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The 'plot' of Janelle Monáe’s The Archandroid revolves around Cindi Mayweather; a character embodied by the staggeringly varied talents of Monáe herself. Cindi is actually cloned from the DNA of Monae, who had been kidnapped, cloned and then sent back to our time in the 21st century. The Archandroid is snippets of Cindi’s effort to realign the wrongs made in the year 2719 in the city of Metropolis by the Great Divide, 'a secret society which has been using time travel to suppress freedom and love throughout the ages'. It’s Cindi’s duty to bring them down. And, by default, Monáe’s to formulate an idea of the error of their ways.
So, a thinly veiled jab at our own current social dysfunction it may be, but such demonstration of Monáe’s politics in a creative form is not only massively ambitious, but wholly endearing from the off. Considering we are so vehemently pummelled with tales of California girls being so hot they’ll melt our popsicles, there may yet be hope that intentionally universal music doesn’t have to be completely devoid of intelligence or ridden with innuendo. And maybe, just maybe, Janelle Monáe is that hope.
But of course, what you really want to read about is the music, isn’t it? Well, regardless of allegorical meaning, it’s brilliant; pretty much all of it. Even without the facade, Monáe has managed to flawlessly meld her influences into an unstoppable pop album that seems to have come from nowhere. Opening up with the phantasmagorical orchestrals of her first overture, ‘Dance or Die’ (featuring alta-ego partner Saul Williams) then plays off funk basslines, softly spoken diatribes and haunting dub-like vocal licks before weeping effortlessly into a beautifully spaced out chorus. Ambition is everywhere, but it's never threatening and always entertaining.
It’s at this point that you just have to take a step back. There’s this whole new world surrounding you; a world where the air you’re breathing has an entirely different, yet cleaner taste. This was meant to happen; it had been built this way. But you just don’t know how you arrived here. It’s Monáe who created this world and seems to have done so with minimum fuss but maximum detail, placing you at its centrepoint, its axis. She has brought these apparitions back with good reason: to remind you just what the right amount of soul can do to any musical template, conceptual or otherwise. It’s just down to you to close your eyes, envisage what you want to and take the ride.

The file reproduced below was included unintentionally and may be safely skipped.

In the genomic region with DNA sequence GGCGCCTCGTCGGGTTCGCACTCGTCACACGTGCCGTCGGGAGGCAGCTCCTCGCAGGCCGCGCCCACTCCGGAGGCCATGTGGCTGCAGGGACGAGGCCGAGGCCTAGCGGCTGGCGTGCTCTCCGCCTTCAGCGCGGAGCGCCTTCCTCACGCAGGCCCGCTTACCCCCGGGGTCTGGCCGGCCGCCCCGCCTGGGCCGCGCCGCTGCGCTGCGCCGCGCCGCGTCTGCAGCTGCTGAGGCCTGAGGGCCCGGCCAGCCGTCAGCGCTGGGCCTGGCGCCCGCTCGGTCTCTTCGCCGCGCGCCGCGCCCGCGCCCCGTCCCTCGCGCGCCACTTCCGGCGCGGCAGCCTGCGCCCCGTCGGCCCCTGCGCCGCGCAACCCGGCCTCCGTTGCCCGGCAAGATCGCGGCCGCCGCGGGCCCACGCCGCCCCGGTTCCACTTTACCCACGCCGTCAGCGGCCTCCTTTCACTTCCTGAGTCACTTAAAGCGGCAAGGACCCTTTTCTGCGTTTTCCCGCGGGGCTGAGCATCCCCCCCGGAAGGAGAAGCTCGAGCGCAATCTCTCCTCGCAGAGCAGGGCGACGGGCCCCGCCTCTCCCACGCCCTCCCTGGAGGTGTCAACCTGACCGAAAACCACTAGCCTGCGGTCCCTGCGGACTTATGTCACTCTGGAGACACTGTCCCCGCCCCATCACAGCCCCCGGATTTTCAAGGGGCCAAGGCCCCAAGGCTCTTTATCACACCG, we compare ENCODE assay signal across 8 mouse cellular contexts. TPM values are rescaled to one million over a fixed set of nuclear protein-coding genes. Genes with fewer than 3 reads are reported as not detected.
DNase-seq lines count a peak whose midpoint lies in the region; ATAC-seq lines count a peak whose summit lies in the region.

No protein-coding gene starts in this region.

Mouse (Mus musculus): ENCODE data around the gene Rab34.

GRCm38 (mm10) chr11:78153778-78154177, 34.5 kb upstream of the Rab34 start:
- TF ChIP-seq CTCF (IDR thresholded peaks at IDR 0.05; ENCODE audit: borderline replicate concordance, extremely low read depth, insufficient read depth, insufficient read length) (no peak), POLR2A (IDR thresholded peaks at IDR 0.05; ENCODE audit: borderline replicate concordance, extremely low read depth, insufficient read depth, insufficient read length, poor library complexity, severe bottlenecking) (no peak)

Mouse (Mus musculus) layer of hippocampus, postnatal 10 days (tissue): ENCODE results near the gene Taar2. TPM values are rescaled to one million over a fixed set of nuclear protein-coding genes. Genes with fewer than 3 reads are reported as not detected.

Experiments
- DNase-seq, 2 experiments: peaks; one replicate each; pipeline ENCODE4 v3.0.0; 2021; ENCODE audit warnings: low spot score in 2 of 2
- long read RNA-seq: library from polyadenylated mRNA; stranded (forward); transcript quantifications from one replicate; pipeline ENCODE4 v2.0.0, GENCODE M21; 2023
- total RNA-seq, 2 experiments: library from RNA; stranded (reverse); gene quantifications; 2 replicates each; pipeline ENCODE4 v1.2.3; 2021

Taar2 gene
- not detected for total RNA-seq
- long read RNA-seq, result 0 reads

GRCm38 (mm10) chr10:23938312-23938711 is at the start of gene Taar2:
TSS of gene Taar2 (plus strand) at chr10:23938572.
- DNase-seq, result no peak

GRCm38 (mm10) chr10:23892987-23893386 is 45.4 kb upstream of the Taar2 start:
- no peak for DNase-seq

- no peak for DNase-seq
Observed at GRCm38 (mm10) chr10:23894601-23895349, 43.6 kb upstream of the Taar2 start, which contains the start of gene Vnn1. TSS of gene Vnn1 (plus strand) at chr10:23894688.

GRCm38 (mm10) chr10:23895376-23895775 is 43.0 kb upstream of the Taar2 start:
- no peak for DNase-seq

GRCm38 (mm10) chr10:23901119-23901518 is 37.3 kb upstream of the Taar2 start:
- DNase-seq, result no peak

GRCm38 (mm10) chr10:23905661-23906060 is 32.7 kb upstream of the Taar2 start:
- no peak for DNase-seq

Of course, it still has moments where the songs go straight for the jugular. The first 15 minutes flow by in a manner reminiscent of Michael Jackson at his Off The Wall best. ‘Cold War’ owes more than a little to Outkast’s ‘B.O.B’, but Monáe has made no bones about her love of the duo, with Big Boi taking her under his own talented wing from nigh-on the beginning. And besides, when backed up by an all conquering monster of a track like ‘Tightrope’, the comparisons kind of falter - it’s impossible to ignore the fact you are in the midst of the first true pop classic of 2010.
Again, the superlatives and big thought were there from the beginning, and it really only takes you that long to see why. ‘Oh, Maker’ allows Monáe’s voice to soar over a beautifully jazz-chord led chorus, again dragging those early-Jackson apparitions along for the ride. Not one to take you off your toes, it seems, the punk and psychedelic double header of ‘Come Alive (War of the Roses)’ and ‘Mushrooms & Roses’ are a touch jarring, but only highlight further the willingness to go out on a limb that is so rarely seen by many a popstar of this generation. A collaboration with of Montreal, as well, comes completely out of leftfield (did you expect anything less?), so it’s down to ‘Wondaland’ to reaffirm her talents at their straight-forward yet beguiling best. As the Twin Peaks jazz of ‘BaBopBye Ya’ sends you back to The Right Dimension, you realise pretty swiftly that nostalgia will do you little favour. You must return to this world. And fast.
It’s been pretty difficult to articulate my thoughts on this album to their fullest capacity. It may not seem restrained, but trust when I say that nothing less than a dissertation or thesis will suffice for such a mind-bogglingly massive album. The most essential point for most will be that everything about Janelle Monáe screams ‘SUPERSTAR’. Yes, it may be clichéd to say such things, but sometimes inevitability is just that. Hopefully this level of retro-furturistic and thoughtful creativity can be retained throughout what will undoubtedly be a very long career. But the real question is, why can’t all pop be like this now?
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